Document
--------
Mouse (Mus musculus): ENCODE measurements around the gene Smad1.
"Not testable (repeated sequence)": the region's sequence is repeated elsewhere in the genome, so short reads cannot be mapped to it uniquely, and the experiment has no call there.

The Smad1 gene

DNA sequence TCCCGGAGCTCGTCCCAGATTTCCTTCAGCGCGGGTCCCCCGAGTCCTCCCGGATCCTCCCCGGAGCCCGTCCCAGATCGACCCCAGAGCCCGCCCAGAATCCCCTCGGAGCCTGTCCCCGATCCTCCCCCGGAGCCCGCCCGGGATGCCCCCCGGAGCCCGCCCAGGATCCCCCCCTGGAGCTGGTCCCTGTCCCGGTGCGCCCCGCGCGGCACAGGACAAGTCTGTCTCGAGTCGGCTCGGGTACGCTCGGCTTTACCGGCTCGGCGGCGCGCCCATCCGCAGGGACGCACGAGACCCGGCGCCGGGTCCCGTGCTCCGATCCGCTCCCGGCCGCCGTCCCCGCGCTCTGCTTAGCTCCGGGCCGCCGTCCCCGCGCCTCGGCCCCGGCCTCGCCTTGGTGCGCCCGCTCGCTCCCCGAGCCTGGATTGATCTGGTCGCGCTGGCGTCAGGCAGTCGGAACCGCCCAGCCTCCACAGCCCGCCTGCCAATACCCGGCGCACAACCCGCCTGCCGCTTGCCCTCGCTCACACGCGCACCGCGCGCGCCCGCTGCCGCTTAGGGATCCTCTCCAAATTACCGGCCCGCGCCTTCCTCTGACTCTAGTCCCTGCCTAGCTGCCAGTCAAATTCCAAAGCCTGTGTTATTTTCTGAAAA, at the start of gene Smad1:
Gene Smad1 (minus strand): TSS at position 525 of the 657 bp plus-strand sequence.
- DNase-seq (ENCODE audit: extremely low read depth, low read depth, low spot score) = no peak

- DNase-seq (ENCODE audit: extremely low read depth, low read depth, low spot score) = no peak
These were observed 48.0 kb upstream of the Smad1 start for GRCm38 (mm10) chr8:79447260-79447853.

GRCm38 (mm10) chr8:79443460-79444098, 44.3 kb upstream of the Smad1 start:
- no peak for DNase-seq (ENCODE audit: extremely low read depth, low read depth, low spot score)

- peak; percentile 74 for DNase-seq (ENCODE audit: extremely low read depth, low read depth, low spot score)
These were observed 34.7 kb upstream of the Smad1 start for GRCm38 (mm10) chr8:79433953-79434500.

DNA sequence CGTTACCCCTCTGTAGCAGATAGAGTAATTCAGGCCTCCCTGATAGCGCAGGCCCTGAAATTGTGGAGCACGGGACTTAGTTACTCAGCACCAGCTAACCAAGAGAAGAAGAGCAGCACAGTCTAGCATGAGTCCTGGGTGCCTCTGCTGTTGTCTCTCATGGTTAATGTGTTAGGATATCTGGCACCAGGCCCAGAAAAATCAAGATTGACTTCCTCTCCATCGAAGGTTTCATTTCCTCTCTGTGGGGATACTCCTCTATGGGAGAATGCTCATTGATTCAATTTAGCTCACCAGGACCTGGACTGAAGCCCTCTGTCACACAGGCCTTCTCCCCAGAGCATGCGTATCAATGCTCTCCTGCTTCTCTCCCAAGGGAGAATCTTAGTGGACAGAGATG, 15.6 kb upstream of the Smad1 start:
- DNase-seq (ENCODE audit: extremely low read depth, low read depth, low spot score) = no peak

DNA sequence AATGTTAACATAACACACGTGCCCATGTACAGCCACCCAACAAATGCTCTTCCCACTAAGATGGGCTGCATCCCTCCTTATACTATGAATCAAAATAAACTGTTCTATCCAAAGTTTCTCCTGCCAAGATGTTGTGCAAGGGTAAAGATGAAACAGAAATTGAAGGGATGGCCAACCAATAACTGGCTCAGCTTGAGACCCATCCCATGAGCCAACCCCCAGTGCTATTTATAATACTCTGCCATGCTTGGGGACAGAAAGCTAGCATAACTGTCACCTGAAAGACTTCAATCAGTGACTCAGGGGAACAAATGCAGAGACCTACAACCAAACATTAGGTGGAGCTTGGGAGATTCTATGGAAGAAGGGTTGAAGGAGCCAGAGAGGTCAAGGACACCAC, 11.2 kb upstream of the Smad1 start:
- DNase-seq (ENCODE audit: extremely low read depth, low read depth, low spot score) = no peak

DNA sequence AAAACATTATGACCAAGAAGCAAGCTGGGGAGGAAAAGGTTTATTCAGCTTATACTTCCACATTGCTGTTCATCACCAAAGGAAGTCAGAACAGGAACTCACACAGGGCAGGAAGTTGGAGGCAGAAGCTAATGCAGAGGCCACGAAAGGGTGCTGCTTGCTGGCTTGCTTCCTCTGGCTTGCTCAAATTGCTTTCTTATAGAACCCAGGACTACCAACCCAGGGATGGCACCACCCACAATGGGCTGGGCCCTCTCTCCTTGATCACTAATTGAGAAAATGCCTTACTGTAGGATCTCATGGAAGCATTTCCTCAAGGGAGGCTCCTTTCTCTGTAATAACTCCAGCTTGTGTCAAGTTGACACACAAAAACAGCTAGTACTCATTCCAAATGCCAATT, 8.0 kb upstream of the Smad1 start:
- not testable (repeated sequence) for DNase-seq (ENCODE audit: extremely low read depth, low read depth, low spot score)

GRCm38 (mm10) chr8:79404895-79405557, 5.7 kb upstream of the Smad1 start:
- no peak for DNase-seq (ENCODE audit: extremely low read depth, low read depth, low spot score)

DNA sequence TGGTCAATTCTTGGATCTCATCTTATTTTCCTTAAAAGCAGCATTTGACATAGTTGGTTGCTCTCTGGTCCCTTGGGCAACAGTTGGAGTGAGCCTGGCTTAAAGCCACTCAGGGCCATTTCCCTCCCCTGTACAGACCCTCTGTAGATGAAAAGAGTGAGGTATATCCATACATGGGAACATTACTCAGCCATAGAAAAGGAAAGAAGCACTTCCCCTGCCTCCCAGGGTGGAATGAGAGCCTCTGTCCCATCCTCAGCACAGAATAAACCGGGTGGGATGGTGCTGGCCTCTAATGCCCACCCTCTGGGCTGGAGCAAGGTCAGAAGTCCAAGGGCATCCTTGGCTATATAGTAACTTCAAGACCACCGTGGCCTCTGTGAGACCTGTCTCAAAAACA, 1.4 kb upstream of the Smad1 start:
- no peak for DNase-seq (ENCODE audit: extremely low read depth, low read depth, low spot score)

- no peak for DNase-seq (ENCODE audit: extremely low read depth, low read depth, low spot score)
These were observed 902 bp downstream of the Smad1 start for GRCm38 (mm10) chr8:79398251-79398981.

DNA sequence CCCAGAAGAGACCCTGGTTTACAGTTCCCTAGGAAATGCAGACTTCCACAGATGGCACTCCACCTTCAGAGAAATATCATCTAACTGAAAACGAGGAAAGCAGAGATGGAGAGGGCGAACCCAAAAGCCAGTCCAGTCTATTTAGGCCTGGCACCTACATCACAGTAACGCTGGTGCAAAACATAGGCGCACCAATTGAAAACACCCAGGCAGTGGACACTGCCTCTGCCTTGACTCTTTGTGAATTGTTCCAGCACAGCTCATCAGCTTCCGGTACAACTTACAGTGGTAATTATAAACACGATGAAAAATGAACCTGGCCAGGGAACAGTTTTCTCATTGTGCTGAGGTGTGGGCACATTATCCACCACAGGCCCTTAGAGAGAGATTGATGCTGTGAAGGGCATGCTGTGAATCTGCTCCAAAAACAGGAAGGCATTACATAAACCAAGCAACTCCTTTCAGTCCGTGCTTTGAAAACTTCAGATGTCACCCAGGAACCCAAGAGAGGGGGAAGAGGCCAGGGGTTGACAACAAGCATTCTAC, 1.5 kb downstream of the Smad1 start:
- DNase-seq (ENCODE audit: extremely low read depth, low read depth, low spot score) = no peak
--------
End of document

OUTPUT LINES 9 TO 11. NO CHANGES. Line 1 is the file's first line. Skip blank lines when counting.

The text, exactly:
GRCm38 (mm10) chr8:79443460-79444098, 44.3 kb upstream of the Smad1 start:
- no peak for DNase-seq (ENCODE audit: extremely low read depth, low read depth, low spot score)

- peak; percentile 74 for DNase-seq (ENCODE audit: extremely low read depth, low read depth, low spot score)